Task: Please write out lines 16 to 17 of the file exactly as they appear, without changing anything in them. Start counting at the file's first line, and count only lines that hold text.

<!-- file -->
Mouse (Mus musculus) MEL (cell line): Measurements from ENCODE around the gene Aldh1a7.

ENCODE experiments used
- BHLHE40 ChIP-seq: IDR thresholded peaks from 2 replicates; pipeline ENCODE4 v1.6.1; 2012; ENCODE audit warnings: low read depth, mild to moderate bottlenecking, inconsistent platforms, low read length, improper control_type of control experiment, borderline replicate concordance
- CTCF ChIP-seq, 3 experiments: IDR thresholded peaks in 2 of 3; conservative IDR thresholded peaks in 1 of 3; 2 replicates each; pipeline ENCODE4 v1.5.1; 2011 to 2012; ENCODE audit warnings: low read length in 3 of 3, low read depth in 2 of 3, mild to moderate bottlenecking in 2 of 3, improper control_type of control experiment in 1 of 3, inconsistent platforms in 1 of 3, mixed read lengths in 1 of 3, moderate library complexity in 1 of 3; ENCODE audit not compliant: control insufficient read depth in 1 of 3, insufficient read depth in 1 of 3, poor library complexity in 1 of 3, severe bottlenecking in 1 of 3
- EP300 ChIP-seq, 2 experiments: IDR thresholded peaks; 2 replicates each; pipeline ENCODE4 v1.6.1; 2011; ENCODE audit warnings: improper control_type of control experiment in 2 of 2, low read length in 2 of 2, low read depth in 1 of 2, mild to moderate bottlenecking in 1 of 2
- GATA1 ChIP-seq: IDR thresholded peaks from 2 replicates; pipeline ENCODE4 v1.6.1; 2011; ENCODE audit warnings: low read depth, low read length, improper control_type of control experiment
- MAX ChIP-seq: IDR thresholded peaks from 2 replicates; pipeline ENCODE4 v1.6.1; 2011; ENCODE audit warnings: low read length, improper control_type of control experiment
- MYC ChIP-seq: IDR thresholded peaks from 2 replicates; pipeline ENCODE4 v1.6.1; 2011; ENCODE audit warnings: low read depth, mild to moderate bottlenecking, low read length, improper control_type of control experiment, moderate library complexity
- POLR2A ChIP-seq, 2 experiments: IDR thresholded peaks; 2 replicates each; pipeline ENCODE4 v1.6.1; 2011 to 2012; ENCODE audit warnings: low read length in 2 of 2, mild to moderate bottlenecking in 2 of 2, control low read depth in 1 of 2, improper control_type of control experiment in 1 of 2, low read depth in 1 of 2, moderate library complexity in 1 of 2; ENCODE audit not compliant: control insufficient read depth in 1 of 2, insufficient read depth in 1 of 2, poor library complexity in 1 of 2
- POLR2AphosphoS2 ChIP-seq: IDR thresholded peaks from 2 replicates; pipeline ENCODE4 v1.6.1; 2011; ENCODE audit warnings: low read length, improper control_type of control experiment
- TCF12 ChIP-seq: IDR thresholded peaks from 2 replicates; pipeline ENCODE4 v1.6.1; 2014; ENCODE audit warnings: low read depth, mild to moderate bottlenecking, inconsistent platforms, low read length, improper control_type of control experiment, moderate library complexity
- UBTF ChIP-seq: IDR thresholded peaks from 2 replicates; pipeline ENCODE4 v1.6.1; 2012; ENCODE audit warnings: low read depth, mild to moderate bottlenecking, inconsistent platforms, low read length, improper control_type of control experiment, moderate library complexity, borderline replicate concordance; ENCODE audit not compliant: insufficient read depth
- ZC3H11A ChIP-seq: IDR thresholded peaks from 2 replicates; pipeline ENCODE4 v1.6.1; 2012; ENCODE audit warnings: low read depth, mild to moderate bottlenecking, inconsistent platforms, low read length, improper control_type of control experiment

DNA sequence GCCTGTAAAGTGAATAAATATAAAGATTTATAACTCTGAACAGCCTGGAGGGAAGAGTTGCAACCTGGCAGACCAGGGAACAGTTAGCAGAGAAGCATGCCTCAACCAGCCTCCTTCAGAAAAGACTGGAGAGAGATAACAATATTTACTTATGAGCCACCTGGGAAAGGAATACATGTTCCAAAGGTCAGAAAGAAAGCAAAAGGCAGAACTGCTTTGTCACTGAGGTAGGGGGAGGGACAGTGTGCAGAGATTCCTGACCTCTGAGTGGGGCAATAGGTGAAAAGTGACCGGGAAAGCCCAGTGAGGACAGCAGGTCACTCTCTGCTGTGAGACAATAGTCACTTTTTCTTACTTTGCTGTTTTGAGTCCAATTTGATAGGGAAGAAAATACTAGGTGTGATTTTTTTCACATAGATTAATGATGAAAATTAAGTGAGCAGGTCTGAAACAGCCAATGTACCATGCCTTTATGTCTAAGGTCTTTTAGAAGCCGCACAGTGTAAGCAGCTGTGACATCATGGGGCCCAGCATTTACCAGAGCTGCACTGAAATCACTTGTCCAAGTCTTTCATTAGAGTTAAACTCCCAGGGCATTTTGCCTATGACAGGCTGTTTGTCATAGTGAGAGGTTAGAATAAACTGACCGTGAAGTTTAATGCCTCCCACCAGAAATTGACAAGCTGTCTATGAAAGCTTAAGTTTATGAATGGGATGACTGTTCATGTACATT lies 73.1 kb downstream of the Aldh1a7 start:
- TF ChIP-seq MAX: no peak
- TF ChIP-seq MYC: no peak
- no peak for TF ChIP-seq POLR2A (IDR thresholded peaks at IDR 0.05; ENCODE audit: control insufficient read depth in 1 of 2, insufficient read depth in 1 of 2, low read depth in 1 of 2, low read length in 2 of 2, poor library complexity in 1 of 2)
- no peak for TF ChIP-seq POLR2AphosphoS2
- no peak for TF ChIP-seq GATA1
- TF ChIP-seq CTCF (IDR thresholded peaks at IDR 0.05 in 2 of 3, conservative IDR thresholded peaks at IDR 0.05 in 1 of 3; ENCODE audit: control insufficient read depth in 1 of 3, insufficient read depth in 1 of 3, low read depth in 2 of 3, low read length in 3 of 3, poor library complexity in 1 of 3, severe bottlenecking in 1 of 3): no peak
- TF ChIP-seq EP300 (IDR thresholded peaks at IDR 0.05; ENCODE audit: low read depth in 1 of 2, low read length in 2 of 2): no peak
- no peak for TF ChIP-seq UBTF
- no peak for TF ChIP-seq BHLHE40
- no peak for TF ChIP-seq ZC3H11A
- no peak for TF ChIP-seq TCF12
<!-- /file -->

- TF ChIP-seq MYC: no peak
- no peak for TF ChIP-seq POLR2A (IDR thresholded peaks at IDR 0.05; ENCODE audit: control insufficient read depth in 1 of 2, insufficient read depth in 1 of 2, low read depth in 1 of 2, low read length in 2 of 2, poor library complexity in 1 of 2)